“The universe is curling up on the sofa like a couch potato,” said astronomer Joe Liske from the European Southern Observatory in reference to a new study released on Monday, which suggests that the universe is getting dimmer.

In the study, researchers released conclusive evidence that the universe has lost half its brightness over the past 2 billion years, as older stars die faster than new ones are born. The evidence also suggests it stands to lose much more over the next 2 billion.

Star formation peaked around 8 billion years ago, when the universe contained higher levels of hydrogen and helium, which are necessary for fusion reactions that occur when a star is born. As the universe continues to expand, this cosmic fuel becomes sparser and sparser.

The international team analyzed 220,000 galaxies using land and space telescopes, which observed an area about the size of 1000 moons. To measure the dimming, astronomers conceptualized the universe in enormous cubes of one million square light years and measured different wavelengths of light. The oldest cubes glowed with a brightness of 19 million suns, while the youngest glowed with a brightness of only 11 million suns. The younger the galaxies are, the dimmer their glimmer, as fewer and fewer stars are forming.

While it’s certainly unsettling to imagine the universe as a countdown clock, the impact for us is far from imminent.

“The universe is not going to go black anytime soon,” said Will Sutherland, an astronomer at Queen Mary, University of London, who estimates it will be several billion years before the dimming has any effect. “But it’ll fade. And then what you’re left with is little old red stars that shine away for a long time more.”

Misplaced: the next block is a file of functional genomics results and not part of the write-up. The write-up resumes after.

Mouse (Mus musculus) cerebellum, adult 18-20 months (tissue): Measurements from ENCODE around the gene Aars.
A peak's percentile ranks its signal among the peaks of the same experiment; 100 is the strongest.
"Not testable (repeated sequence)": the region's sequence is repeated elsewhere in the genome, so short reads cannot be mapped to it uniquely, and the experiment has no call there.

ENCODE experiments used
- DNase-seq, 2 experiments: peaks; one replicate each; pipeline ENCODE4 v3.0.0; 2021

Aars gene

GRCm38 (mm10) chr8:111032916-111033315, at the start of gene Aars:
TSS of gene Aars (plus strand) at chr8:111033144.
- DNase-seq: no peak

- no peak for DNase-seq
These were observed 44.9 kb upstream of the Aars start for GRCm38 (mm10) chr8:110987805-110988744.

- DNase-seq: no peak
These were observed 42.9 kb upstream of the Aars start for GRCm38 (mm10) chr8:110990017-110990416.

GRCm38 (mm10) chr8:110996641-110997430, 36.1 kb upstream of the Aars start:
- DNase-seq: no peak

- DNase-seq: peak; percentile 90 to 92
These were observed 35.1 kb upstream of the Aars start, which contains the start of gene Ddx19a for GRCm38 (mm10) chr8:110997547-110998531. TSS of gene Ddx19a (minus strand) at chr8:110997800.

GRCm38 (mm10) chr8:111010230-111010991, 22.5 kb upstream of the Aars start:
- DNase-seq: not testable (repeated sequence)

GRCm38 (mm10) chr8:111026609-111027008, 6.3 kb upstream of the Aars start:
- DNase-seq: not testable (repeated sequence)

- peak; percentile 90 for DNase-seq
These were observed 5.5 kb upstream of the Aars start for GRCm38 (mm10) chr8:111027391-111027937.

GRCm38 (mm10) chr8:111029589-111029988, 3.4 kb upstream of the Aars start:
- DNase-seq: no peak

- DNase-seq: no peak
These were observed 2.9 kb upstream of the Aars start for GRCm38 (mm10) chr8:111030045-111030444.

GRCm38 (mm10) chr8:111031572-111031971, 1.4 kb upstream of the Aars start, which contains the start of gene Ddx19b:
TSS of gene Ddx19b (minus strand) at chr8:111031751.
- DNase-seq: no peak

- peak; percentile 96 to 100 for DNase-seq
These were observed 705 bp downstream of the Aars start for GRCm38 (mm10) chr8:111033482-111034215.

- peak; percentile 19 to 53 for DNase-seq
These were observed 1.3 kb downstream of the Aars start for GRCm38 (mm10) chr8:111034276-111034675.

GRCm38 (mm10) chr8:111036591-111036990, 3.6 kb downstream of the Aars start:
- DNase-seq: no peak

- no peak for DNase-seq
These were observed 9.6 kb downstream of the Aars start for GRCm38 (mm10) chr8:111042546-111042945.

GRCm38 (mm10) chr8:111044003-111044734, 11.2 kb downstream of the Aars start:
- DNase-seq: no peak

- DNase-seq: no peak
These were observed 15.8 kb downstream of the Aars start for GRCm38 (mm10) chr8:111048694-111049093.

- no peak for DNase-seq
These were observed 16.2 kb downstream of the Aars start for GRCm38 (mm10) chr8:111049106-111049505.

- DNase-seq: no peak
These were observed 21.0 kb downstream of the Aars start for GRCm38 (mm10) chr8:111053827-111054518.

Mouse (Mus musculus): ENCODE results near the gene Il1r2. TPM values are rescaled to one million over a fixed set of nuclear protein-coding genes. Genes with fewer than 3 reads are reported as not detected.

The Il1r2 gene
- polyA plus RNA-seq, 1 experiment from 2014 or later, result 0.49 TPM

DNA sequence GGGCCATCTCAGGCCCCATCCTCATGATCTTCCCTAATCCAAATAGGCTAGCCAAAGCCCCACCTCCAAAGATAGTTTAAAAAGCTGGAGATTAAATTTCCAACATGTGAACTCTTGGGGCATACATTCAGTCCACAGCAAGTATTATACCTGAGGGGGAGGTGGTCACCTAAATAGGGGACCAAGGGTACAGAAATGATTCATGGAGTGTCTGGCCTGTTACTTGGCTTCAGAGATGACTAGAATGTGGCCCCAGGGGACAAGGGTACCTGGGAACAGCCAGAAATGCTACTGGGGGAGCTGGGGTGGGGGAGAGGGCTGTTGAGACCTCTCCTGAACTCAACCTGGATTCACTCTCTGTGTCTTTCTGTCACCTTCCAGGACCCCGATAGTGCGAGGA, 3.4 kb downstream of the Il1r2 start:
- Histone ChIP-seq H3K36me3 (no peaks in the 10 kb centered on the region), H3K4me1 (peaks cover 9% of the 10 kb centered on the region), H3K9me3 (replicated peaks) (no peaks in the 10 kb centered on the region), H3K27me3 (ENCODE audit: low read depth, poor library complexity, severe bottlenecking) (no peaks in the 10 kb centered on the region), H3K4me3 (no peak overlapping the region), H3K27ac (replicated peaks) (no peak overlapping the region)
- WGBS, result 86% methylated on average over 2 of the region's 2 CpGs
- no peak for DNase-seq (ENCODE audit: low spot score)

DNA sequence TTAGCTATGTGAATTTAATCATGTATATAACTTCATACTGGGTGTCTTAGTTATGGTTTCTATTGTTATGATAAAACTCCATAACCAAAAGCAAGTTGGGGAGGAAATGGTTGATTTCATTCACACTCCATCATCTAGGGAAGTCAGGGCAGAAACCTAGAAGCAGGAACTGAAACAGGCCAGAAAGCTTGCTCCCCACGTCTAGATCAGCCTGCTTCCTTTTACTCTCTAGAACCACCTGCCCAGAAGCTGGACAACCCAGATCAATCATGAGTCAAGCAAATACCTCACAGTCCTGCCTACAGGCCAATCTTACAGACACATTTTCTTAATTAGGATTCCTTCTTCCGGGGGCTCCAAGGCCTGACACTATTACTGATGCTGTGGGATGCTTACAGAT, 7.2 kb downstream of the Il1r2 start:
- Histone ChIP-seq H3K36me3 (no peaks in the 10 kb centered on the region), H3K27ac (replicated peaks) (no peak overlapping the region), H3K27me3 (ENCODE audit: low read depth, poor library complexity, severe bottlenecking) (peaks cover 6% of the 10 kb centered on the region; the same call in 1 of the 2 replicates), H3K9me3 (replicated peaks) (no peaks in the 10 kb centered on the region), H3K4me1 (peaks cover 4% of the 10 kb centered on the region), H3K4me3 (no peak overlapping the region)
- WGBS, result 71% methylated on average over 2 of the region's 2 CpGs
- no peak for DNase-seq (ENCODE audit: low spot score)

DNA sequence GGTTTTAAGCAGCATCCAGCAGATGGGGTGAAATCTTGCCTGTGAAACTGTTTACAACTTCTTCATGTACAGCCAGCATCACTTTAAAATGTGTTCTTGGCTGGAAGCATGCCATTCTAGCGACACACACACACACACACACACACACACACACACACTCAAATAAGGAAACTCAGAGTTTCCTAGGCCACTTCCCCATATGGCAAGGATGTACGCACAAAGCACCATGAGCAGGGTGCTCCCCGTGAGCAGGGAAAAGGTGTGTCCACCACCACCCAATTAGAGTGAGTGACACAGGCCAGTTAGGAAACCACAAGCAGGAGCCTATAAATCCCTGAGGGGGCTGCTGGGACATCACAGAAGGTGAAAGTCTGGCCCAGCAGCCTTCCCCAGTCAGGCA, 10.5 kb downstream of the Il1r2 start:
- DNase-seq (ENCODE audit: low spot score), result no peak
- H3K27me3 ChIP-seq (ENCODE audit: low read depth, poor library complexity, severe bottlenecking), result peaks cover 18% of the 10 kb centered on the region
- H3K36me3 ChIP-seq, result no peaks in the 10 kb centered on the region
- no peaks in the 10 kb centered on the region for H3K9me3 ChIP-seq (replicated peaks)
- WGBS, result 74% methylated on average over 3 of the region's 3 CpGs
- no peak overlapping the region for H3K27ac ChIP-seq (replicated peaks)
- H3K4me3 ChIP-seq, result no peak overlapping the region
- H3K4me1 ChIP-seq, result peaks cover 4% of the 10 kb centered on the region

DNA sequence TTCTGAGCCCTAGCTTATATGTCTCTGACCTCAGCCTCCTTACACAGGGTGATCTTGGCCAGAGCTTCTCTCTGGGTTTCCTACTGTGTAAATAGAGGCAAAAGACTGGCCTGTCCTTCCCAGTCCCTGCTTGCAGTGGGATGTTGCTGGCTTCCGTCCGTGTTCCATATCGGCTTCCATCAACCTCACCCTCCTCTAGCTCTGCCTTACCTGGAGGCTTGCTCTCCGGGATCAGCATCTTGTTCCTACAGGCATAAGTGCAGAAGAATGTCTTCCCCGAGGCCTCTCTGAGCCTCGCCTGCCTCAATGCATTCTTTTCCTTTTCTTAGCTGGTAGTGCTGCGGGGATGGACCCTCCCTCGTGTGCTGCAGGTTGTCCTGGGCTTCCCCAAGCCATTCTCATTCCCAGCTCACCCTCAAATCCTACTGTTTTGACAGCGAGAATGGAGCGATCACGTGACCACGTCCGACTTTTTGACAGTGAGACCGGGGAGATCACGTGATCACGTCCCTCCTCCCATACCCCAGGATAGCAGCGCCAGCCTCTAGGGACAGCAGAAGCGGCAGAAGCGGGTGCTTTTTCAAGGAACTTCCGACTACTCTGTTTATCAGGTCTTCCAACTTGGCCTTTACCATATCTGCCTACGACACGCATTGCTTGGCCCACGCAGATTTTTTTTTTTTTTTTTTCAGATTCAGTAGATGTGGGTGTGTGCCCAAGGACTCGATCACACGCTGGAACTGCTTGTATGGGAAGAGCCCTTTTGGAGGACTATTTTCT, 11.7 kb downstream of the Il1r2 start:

But as compelling as the evidence is, not all scientists are buying into the theory—other recent ideas suggest a very different fate for the cosmos.

The belief that the universe will slowly fade to black is challenged by a new theoretical model released last month from scientists at Vanderbilt University in Tennessee, which suggests a far more dramatic finale than a quiet demise. The model predicts that the universe will split in two before all the lights go out, pulled apart by rapid growth. In about 22 billion years, the model predicts the growth rate of the universe will approach infinity, at which point the cosmos will literally rip in two.


Jeremy Teaford/Vanderbilt University

“Under the rip scenario, dark energy gets stronger and you get this wild expansion that essentially rips space-time apart,” said Marcelo Disconzi, who led the work at Vanderbilt. “The universe would vanish in front of your eyes. Basically, you don’t want to be around for it.”

And we won’t be—we won’t be around for either scenario: a silent dimming or a furious finale. We’re not even certain that they’ll ultimately occur.

Humankind has spent virtually all of its history reaching: for new lands, across expansive oceans, and just recently, even further afield, to the stars. But researchers today already know the stars. They’ve mapped them; they’ve seen them through telescopes and satellite images. Researchers today are reaching through time itself, all the way to the beginning and all the way to the end in search of what might become of this vast, unknowable creature: our universe.

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